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NEC Tournament Preview: Semifinals

Wow, how fun was Wednesday night? Three games decided by two points or less, one buzzer beater, one almost buzzer-beater, the #1 seed holding on, and a monster dunk that made SportsCenter. It does not get much better than that.

Saturday has a chance to be just as fun; sure, we all love upsets, but there's something beautiful about a "natural semifinal" (1 vs. 4, 2 vs. 3). It's certainly the best case for the Northeast Conference, and should make for some really good games.

The Bracket:

#4 Long Island at #1 Robert Morris

Kenpom Projection: RMU 74, LIU 68

Season Series: RMU 1-0

Things to Watch:

1. Can LIU defend the interior?- Derek Kellogg has struggled to find rim protection all season since he learned that Eral Penn, who had a 7.4% block rate next season, would miss the season due to injury. Ty Flowers had a 5.3% block rate (6th in the NEC), but at 6'9" 200 lbs. he's been more of a help defender than a true post defender, 7-foot sophomore Ousmane Ndim is still raw, and 6'8" Jack Ballantyne hasn't fully cracked the rotation. Because of a lack of size and experience, in NEC play LIU allowed teams to shoot 49.9% from two, which was 9th in the league. Robert Morris has two of the best at converting in the pain in 6'7" AJ Bramah and 6'8" Yannis Mendy, both of whom shot 56% on twos. Back on January 25th, a 71-66 Bobby Mo victory, Bramah scored 18 points on 7-13 shooting (6 of 9 at the rim), and chipped in 11 boards.

2. LIU Inside- Of course, it works the other way too; Robert Morris' 6.5% block rate ranked dead last in the Northeast Conference this season, as their best shot-blocker on a rate basis was 6'3" guard Jalen Hawkins (3.3%). In the first matchup between these two, All-NEC 1st Teamer Raiquan Clark scored 21 points on 9-15 shooting, including 9-13 at the rim, and also got to the line six times. This could be situation where guys on both teams are getting buckets at will in the paint.

3. The Colonials from Three- On Wednesday night, Robert Morris got more than they bargained for from St. Francis-Brooklyn thanks to shooting just 5 of 24 from behind the three-point line. Josh Williams, specifically, has really struggled at times this year; he was just 2 for 8 in the quarterfinals, and as I wrote the other day, has only shot 30% in Robert Morris' losses in league play (51.2% in wins). RMU will be hard-pressed to beat LIU on Saturday if they struggle from three like they did Wednesday.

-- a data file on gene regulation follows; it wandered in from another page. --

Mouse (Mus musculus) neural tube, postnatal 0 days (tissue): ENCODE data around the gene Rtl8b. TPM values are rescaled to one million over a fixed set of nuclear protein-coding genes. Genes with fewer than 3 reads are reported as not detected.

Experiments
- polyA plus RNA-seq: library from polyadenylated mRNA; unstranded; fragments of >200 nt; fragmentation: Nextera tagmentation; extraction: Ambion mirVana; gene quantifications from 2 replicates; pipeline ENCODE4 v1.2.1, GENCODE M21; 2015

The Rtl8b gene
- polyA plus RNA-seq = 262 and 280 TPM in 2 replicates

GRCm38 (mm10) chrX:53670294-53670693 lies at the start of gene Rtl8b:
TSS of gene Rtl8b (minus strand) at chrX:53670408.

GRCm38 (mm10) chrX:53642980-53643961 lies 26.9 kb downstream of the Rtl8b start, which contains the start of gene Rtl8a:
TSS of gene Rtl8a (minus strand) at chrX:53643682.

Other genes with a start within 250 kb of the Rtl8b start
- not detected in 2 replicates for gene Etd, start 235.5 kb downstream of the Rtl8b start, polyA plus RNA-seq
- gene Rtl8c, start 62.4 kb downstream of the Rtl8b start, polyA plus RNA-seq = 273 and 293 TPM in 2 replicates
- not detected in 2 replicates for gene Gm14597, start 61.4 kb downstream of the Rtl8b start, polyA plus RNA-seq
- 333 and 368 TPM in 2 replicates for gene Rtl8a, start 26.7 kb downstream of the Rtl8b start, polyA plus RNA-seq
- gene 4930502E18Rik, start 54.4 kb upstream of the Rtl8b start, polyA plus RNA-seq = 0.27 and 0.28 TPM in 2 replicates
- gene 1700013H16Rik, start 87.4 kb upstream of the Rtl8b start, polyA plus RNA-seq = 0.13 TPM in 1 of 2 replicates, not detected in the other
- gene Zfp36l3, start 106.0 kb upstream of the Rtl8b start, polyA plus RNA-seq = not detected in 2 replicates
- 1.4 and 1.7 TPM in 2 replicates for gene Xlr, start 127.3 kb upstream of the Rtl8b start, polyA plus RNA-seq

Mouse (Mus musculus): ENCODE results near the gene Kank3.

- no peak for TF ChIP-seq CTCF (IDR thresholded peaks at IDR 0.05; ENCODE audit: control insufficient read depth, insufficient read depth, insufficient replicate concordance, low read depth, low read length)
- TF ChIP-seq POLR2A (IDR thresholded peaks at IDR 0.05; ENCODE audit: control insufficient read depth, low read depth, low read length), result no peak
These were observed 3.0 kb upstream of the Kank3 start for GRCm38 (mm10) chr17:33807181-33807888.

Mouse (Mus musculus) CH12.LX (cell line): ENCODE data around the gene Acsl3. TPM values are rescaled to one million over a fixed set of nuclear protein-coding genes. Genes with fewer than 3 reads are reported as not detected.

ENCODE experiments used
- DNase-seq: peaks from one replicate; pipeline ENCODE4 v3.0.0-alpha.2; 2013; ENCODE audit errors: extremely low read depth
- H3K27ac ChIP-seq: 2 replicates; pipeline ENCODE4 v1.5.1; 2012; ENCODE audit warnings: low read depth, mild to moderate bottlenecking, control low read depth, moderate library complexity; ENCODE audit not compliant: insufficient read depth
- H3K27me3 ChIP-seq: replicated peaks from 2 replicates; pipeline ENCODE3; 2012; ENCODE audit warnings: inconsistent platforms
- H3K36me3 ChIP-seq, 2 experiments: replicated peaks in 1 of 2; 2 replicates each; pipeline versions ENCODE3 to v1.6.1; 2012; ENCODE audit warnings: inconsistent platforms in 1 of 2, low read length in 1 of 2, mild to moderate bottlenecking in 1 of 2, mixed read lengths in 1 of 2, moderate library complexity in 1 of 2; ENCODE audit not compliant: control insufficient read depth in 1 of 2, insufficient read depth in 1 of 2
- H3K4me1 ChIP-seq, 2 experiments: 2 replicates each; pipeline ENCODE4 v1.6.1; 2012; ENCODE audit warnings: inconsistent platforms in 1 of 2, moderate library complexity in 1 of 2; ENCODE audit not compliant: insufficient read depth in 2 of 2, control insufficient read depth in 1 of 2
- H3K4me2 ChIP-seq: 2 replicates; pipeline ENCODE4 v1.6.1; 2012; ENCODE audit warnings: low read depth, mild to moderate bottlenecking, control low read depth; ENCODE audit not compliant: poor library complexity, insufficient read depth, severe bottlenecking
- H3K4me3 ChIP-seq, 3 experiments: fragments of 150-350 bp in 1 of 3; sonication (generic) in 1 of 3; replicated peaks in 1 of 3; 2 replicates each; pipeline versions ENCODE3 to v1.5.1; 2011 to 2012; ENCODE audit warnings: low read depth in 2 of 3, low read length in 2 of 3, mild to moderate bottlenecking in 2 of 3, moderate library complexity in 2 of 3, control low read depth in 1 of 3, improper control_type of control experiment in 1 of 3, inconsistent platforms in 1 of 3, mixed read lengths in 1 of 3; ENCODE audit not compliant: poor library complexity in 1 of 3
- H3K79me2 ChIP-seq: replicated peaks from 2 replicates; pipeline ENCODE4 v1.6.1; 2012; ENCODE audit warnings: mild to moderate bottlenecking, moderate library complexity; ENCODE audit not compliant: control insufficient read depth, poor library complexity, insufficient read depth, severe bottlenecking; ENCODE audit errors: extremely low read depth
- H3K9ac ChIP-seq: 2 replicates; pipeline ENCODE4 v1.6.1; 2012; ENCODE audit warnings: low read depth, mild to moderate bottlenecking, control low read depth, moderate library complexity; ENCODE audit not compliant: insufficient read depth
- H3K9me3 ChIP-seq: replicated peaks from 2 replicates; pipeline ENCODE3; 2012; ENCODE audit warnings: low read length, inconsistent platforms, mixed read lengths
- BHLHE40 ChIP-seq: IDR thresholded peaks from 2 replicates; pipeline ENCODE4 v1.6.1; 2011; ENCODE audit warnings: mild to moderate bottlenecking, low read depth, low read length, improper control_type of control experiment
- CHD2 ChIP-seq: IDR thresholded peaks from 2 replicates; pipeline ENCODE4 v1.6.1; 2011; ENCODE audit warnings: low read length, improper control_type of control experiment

4. All That Experience- According to Kenpom, both the Sharks (47th) and the Colonials (61st) are among the most experienced teams in the nation, and have a variety of upper-classmen. Derek Kellogg's rotation includes three seniors (Clark, Agosto, and Batts) and a junior (Flowers), while Andy Toole relies on three seniors (Josh Williams, Mendy and Sayveon McEwen), and three juniors (Bramah, Bain, Jon Williams).

#3 Sacred Heart at #2 Saint Francis

Kenpom Projection: SFU 78, SHU 73

Season Series: SFU 2-0

Things to Watch:

1. The Turnover Bug- Sacred Heart coughed the ball up on 20.8% of its possessions in league play, 2nd worst in the conference, and it increased to 24.4% in the Pios' two losses to St. Francis. The Red Flash struggled this season defensively (they allowed 101.8 points per 100 possessions, 7th in the conference), but they did finish 3rd in forcing turnovers (19.4%). It could be a tough matchup for a guy like Koreem Ozier (23.4% turnover rate), but it's worth remembering that Aaron Clarke has been as steady as they come at the point position; he's got a 17.6% TO rate, which is more than solid for a primary point guard.

2. The Pios on the Boards- As I discussed in the QF preview, Sacred Heart gets a high percentage of their offense via offensive boards (36.6% OR%, 1st in the conference), and against Mount St. Mary's they dominated; SHU grabbed 24 of their misses (57.1%!), 10 by E.J. Anosike and 6 for Jare'l Spellman, and they needed every single one of them in their 61-59 win. In SHU's two losses to the Red Flash, Saint Francis held them in check; they had an offensive rebounding rate of 29% in both contests. It could be tough sledding if the Pios can't hammer the offensive boards.

3. SFU Defending the Interior- Sacred Heart has the horses down low in Anosike and Spellman, as well as guards who can get to the rack in Ozier and Clarke (and LaRose can be sneaky as well). The Red Flash allowed a league-worst 51.9% FG% on two-pointers this season, and have just one true rim protector in 6'9" Mark Flagg (6.2% block rate). The bugaboo with Flash has been his propensity to pick up fouls; he's averaging 5.1 fouls per 40 minutes, and thus only plays about 50% of the game. Deivydas Kuzavas and Tyler Stewart, though they have plenty of length (6'10" and 6'8", respectively), have not been strong rim protectors this season and could be exploited by the Pioneers' offensive weapons.

4. The Coaches- Both Rob Krimmel and Anthony Latina strike me as two of the "good guys" in the coaching ranks, and while both have achieved quite a bit as head coaches, neither of made it to the Big Dance. Krimmel is in his 8th year at the helm of his alma mater, and while they've finished .500 or better in league play in six of those seasons, he's 0-2 in the league's Championship Game. Meanwhile, Latina has famously struggled in the NEC Tournament, finally picking up his first NECT win on Wednesday (he was previously 0-4) in this his 7th season as a head coach. I don't particularly believe that past failures in big games are a harbinger of the future; the whole "this guys is unable to win the big one" is a lazy narrative. Both Krimmel and Latina have the coaching chops to get it done on Saturday (and next Tuesday), and it will set up for a nice story line heading into the NEC Championship game.

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